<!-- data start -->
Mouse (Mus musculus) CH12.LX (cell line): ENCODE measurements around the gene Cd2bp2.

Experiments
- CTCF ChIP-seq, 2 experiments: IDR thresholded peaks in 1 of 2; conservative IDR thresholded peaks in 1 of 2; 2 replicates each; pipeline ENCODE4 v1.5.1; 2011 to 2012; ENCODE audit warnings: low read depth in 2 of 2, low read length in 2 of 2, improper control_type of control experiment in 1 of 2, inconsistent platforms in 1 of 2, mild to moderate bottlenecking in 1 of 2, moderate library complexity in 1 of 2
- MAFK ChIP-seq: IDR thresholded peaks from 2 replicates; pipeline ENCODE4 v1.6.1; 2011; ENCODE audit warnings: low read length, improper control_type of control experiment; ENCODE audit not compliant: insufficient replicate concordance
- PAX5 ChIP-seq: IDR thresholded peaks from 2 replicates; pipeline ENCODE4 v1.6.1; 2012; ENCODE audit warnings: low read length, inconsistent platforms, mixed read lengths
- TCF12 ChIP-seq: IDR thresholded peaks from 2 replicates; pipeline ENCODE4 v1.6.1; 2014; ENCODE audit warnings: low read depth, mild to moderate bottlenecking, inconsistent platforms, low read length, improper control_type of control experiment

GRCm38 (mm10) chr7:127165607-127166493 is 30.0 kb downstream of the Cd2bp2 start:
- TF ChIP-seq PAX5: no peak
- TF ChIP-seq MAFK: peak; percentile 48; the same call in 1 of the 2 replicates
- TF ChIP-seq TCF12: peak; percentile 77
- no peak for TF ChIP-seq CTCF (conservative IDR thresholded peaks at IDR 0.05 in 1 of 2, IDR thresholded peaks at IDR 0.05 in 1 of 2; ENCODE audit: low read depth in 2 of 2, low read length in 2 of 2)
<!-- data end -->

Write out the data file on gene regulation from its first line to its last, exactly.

Mouse (Mus musculus) CH12.LX (cell line): ENCODE measurements around the gene Cd2bp2.

Experiments
- CTCF ChIP-seq, 2 experiments: IDR thresholded peaks in 1 of 2; conservative IDR thresholded peaks in 1 of 2; 2 replicates each; pipeline ENCODE4 v1.5.1; 2011 to 2012; ENCODE audit warnings: low read depth in 2 of 2, low read length in 2 of 2, improper control_type of control experiment in 1 of 2, inconsistent platforms in 1 of 2, mild to moderate bottlenecking in 1 of 2, moderate library complexity in 1 of 2
- MAFK ChIP-seq: IDR thresholded peaks from 2 replicates; pipeline ENCODE4 v1.6.1; 2011; ENCODE audit warnings: low read length, improper control_type of control experiment; ENCODE audit not compliant: insufficient replicate concordance
- PAX5 ChIP-seq: IDR thresholded peaks from 2 replicates; pipeline ENCODE4 v1.6.1; 2012; ENCODE audit warnings: low read length, inconsistent platforms, mixed read lengths
- TCF12 ChIP-seq: IDR thresholded peaks from 2 replicates; pipeline ENCODE4 v1.6.1; 2014; ENCODE audit warnings: low read depth, mild to moderate bottlenecking, inconsistent platforms, low read length, improper control_type of control experiment

GRCm38 (mm10) chr7:127165607-127166493 is 30.0 kb downstream of the Cd2bp2 start:
- TF ChIP-seq PAX5: no peak
- TF ChIP-seq MAFK: peak; percentile 48; the same call in 1 of the 2 replicates
- TF ChIP-seq TCF12: peak; percentile 77
- no peak for TF ChIP-seq CTCF (conservative IDR thresholded peaks at IDR 0.05 in 1 of 2, IDR thresholded peaks at IDR 0.05 in 1 of 2; ENCODE audit: low read depth in 2 of 2, low read length in 2 of 2)